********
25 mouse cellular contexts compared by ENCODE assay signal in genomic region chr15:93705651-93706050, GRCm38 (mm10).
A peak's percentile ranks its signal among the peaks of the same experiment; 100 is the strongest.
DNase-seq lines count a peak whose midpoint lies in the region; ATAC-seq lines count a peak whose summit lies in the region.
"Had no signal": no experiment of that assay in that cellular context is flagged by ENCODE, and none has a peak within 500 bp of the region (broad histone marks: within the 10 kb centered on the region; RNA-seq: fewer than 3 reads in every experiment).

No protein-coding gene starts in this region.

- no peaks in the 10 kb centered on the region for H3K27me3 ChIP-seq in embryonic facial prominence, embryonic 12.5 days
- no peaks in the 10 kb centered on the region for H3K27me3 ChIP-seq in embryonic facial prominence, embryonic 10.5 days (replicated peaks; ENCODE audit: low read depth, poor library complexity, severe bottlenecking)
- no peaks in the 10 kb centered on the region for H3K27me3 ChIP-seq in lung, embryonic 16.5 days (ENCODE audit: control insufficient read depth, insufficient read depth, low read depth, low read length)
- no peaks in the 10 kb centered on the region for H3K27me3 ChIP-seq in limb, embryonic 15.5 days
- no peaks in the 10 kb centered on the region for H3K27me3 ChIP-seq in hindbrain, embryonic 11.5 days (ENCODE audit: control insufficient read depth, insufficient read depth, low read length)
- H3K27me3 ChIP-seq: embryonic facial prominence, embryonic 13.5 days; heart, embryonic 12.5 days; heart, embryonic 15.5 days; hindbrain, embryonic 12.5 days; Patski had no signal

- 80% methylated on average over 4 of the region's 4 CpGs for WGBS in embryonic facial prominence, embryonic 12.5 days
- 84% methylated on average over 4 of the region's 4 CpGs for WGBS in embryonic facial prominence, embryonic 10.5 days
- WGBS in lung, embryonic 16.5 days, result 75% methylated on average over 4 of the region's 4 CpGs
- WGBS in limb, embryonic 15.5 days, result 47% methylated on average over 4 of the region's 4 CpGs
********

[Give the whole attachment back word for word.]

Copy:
25 mouse cellular contexts compared by ENCODE assay signal in genomic region chr15:93705651-93706050, GRCm38 (mm10).
A peak's percentile ranks its signal among the peaks of the same experiment; 100 is the strongest.
DNase-seq lines count a peak whose midpoint lies in the region; ATAC-seq lines count a peak whose summit lies in the region.
"Had no signal": no experiment of that assay in that cellular context is flagged by ENCODE, and none has a peak within 500 bp of the region (broad histone marks: within the 10 kb centered on the region; RNA-seq: fewer than 3 reads in every experiment).

No protein-coding gene starts in this region.

- no peaks in the 10 kb centered on the region for H3K27me3 ChIP-seq in embryonic facial prominence, embryonic 12.5 days
- no peaks in the 10 kb centered on the region for H3K27me3 ChIP-seq in embryonic facial prominence, embryonic 10.5 days (replicated peaks; ENCODE audit: low read depth, poor library complexity, severe bottlenecking)
- no peaks in the 10 kb centered on the region for H3K27me3 ChIP-seq in lung, embryonic 16.5 days (ENCODE audit: control insufficient read depth, insufficient read depth, low read depth, low read length)
- no peaks in the 10 kb centered on the region for H3K27me3 ChIP-seq in limb, embryonic 15.5 days
- no peaks in the 10 kb centered on the region for H3K27me3 ChIP-seq in hindbrain, embryonic 11.5 days (ENCODE audit: control insufficient read depth, insufficient read depth, low read length)
- H3K27me3 ChIP-seq: embryonic facial prominence, embryonic 13.5 days; heart, embryonic 12.5 days; heart, embryonic 15.5 days; hindbrain, embryonic 12.5 days; Patski had no signal

- 80% methylated on average over 4 of the region's 4 CpGs for WGBS in embryonic facial prominence, embryonic 12.5 days
- 84% methylated on average over 4 of the region's 4 CpGs for WGBS in embryonic facial prominence, embryonic 10.5 days
- WGBS in lung, embryonic 16.5 days, result 75% methylated on average over 4 of the region's 4 CpGs
- WGBS in limb, embryonic 15.5 days, result 47% methylated on average over 4 of the region's 4 CpGs